Nobody thinks that Porsche dealers give cars to law professors because they like them. I mean, sure, who doesn’t like them, but still they have to pay for that Panamera Hybrid. And they can, because unlike federal judges and criminal defense lawyers, senior professors at law schools averaged an income of $330,000. And that was in 2006.
Had the flow of information stopped there, it would have been impressive. Not as impressive as the Dean, who makes an extra hundred grand, but sufficiently impressive in a capitalist society to appreciate that a bunch of guys and gals whose very thoughtful efforts need not have helped a single living person are still pulling down enough dough to live a perfectly adequate middle class existence.
Then comes the kicker, that tiny bit of information that makes one wonder how such smart people manage not to walk into walls on a regular basis. Via the ABA Journal,
Top law professors make big bucks—money that supports law review articles that can cost as much as $100,000 each in salaries and other costs, according to an estimate made at a conference on the future of legal education.
The cost can range from $100,000 for an article by a well-paid tenured professor at a top school to $25,000 for an article by an assistant professor at a lower-paying school, says Hofstra University law professor Richard Neumann. He made his estimate at a Future Ed conference in New York last weekend, the National Law Journal reports.
In the grand scheme of allocating scarce resources, how is it possible that lawprofs believe that a dedication of $100,000 toward the completion of such critical scholarship as Harry Potter and the Half-Crazed Bureaucracy, 104 Mich. L.R. 1523 (2006) is a good use of capital?
Why do you care if some pointy headed lawprof thinks his desire for scholarship (which is connected at the hip to his desire for tenure) is sufficiently important that it’s worth the expenditure of $100,000?
Neumann argued that expensive research doesn’t necessarily benefit students who end up paying for the articles through their tuition, the story says. He cited research suggesting that 43 percent of law review articles are never cited elsewhere. “At least a third of these things have no value,” he said. “Who is paying for that? Students who will graduate with six figures of debt.”
Yes, it’s that nasty old truism, somebody has to pay the freight. As few member of the Academy throw bake sales to cover the cost of scholarship, it’s the money being paid by law students that covers the cost.
As noted, 43% of law review articles are never cited elsewhere. What’s unknown from this post is how many are never even published, because law students who are very important editors before being unemployed Biglaw hopefuls think them unworthy of their prestigious journals. Indeed, Eric Johnson at PrawfsBlawg was prompted to write post about how to reject a law review article.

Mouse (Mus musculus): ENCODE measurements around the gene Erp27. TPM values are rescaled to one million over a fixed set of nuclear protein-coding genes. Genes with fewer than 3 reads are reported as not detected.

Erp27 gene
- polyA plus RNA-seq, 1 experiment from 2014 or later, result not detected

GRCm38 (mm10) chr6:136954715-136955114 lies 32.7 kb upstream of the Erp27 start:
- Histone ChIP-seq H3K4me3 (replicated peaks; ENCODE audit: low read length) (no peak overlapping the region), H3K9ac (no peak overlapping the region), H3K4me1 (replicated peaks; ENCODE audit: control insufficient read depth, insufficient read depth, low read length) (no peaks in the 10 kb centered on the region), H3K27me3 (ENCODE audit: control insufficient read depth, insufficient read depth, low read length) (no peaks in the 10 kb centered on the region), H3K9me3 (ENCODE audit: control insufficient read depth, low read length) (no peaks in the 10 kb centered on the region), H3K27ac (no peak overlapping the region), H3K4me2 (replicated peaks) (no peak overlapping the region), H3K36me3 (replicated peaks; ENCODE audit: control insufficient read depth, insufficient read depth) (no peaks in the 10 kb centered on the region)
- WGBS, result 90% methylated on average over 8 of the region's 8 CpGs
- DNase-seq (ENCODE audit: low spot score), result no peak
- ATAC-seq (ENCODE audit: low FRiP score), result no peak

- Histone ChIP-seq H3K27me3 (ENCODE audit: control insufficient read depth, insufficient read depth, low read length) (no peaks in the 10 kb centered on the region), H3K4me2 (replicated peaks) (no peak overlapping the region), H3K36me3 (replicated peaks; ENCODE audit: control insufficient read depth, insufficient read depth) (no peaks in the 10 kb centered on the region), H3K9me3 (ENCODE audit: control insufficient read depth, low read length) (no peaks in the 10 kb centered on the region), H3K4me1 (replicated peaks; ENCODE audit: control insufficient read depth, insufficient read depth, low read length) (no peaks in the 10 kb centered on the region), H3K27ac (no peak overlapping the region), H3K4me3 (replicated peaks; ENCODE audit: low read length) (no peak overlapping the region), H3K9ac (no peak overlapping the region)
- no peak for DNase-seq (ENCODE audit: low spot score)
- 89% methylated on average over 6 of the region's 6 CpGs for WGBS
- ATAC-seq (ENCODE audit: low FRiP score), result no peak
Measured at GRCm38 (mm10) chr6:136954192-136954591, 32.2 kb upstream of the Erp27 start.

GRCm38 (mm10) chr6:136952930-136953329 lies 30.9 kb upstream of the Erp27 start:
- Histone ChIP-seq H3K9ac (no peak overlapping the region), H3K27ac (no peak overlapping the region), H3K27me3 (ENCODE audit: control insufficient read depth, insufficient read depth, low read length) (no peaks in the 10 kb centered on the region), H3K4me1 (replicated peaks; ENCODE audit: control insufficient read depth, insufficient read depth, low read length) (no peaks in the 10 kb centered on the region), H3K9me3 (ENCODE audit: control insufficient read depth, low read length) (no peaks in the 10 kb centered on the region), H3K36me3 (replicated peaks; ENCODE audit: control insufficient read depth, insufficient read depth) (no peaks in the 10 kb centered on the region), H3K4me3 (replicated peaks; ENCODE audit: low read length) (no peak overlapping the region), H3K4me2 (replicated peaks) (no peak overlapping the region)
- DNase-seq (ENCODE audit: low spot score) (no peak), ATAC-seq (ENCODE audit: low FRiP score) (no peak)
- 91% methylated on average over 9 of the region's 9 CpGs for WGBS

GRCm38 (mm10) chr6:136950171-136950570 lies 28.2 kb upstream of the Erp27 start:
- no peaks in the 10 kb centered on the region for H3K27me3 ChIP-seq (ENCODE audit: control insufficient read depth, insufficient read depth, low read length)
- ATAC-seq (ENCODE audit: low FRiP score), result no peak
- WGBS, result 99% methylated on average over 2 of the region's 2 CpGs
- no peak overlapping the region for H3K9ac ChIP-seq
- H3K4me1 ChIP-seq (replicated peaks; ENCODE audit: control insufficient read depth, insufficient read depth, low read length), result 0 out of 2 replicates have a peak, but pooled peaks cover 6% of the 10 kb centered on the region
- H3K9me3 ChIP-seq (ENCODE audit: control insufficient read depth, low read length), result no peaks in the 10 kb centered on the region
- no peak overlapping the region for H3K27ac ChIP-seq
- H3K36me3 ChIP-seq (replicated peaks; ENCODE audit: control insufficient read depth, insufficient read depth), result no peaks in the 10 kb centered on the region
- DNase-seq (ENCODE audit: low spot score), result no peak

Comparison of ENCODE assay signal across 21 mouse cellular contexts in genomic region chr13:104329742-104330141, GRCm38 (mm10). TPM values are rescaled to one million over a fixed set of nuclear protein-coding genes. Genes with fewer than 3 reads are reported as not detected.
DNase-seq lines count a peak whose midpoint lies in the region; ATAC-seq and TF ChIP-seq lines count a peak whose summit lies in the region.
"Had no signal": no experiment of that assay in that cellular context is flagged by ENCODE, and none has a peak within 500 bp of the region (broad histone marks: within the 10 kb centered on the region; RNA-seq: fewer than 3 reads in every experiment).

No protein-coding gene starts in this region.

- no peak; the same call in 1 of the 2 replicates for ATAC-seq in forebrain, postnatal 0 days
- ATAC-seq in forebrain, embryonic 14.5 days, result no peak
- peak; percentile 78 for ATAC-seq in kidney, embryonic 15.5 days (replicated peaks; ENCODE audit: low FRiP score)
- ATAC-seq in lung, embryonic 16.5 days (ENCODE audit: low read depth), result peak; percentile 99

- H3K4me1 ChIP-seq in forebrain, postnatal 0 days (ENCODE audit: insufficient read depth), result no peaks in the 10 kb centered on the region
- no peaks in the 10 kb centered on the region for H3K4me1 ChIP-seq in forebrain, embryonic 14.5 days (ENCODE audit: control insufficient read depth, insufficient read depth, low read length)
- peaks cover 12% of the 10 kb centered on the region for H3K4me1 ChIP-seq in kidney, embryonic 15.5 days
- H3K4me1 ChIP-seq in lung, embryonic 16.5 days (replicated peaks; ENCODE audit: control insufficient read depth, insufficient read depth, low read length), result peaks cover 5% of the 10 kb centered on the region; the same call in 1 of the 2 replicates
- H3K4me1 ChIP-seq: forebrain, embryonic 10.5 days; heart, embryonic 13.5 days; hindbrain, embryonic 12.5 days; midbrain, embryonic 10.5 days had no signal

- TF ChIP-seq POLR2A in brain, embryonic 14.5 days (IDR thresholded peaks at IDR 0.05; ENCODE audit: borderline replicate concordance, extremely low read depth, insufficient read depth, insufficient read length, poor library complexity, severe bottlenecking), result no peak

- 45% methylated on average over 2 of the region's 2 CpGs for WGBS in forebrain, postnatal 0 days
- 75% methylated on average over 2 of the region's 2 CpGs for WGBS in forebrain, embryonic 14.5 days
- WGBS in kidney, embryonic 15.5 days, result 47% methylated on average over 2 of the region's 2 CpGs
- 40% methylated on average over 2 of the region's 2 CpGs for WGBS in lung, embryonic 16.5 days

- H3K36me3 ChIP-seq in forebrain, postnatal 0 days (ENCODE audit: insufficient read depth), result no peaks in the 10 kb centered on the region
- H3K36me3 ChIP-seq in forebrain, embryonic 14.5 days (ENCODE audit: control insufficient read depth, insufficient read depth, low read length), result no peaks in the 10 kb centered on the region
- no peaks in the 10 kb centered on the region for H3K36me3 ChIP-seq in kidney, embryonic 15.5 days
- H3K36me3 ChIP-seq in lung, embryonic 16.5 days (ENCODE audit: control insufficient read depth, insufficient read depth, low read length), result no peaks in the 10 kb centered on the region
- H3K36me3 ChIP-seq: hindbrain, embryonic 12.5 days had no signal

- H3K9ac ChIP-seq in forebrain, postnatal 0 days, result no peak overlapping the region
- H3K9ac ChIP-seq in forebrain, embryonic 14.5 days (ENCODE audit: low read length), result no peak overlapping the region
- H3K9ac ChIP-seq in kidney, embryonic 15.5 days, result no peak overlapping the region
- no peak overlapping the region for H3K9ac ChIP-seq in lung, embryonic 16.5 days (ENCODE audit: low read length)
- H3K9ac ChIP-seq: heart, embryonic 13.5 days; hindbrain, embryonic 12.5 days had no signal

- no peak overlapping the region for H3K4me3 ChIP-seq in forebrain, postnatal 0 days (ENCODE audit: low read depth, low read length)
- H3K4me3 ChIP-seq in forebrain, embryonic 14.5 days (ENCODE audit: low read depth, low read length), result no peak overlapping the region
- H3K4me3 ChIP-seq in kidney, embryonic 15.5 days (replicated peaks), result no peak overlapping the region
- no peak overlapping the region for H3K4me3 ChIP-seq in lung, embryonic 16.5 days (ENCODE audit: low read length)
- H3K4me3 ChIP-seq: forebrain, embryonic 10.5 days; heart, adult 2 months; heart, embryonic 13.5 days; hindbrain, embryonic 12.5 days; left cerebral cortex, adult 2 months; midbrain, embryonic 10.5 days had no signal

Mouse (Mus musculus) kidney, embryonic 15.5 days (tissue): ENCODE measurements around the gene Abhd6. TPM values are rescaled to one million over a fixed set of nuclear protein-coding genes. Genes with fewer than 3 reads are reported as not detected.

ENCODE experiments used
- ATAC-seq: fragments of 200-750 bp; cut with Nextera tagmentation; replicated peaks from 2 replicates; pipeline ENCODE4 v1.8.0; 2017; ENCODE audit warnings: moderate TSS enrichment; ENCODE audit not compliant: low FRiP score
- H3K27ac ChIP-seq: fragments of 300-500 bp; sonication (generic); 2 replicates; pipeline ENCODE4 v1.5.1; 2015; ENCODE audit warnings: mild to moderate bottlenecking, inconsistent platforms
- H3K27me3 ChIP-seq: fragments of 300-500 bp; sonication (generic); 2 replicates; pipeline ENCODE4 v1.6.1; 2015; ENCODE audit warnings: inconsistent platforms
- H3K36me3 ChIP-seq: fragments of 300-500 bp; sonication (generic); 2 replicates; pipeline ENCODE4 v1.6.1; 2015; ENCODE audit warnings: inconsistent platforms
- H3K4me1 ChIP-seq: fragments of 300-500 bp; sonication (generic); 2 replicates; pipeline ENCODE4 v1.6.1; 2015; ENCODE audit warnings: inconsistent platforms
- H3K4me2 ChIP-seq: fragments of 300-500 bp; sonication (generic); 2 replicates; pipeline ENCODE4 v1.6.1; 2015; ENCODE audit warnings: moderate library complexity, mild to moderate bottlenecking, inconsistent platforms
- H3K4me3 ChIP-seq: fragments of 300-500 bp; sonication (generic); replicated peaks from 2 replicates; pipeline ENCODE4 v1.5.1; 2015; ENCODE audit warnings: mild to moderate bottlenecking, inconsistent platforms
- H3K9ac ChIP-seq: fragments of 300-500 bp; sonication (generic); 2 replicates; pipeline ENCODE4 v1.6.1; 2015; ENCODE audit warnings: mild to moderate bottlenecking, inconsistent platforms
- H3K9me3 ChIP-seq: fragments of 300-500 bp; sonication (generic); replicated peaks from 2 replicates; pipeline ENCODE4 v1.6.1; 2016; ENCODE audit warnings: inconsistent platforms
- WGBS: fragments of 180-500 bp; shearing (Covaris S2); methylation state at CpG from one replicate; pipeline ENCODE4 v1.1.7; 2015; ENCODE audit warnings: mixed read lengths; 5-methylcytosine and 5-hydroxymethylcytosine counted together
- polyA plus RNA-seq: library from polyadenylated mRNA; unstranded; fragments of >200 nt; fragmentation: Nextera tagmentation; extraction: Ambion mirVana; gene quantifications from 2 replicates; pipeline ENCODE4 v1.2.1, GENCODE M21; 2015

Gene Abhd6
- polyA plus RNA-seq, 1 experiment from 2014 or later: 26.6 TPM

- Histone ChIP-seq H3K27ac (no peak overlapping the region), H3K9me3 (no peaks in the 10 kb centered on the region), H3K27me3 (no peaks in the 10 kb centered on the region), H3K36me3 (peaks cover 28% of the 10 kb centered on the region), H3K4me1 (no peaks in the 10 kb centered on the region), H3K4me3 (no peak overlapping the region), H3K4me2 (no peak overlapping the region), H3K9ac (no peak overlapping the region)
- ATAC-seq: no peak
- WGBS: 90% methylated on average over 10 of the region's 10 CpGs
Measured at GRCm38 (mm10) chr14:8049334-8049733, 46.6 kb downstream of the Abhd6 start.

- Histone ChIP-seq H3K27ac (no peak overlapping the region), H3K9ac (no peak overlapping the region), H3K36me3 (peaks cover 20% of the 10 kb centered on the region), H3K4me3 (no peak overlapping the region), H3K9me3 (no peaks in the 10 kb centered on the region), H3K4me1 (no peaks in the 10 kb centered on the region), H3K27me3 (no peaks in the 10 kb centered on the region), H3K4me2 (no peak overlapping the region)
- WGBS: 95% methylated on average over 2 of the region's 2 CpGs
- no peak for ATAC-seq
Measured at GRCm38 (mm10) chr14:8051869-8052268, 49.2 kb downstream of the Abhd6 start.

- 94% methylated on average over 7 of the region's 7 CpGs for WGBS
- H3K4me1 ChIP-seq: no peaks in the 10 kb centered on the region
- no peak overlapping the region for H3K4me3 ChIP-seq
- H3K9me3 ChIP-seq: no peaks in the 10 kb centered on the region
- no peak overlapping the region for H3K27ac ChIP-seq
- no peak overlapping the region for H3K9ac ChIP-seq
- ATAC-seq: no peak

Understand that we don’t take rejection personally. Thanks to ExpressO, the law review article submission process has become exceedingly depersonalized – and that’s on both sides of the equation. I understand that law reviews are generally getting hundreds of submissions, but law professors are commonly making hundreds of submissions at once, or at the very least scores of them.
Envision a large used car lot, except where there ought to be some beat up Chevy with “like new” written in marker across the windshield, there are reams of virtual paper with upturned corners and a big red
That’s you law school tuition at work. That’s the debt you will carry when your kids need braces. That’s why law schools allow young people to sit at desks and be tolerated by scholars whose true wish is to get out of their quickly so they can go back to their computers and continue typing out the next great work of scholarship, in the hope that some other law student carrying similar debt will think well enough of their work, and of their importance in the Academy, to find a spot to publish their intellectual baby.
Members of the Academy believe with all their heart that their scholarship is at the heart of the law school experience, the driving force that makes higher education, well, higher. They use lofty rhetoric to justify the need to further the understanding of the law, because the 86,532 law review articles already published haven’t sufficiently illuminated matters.
And they need you, law students, and you, parents of law students, to pay for them to do so.
Had lawprofs put their generous salaries to good use, by the purchase of a really hot car with a reasonable resale value that would bring them some measure of enjoyment for years to come, plus give students something to admire about them besides their fine taste in attire, it would be completely understandable. But no, that’s not where the big bucks are going. The money is being squandered on the affectation of the Academy, the quest for the definitive law review article that will be admired by all the other scholars and cited by courts in every circuit. This is the goal of the scholar.
This is what law students are paying for. So what if you can’t produce a tawdry motion after completion of three years of law school, or find the debt crushing the life out of your twisted body as your resumes fill landfills on Staten Island. Without law review articles, the experience of law school wouldn’t be nearly as rich. At least for the law professors.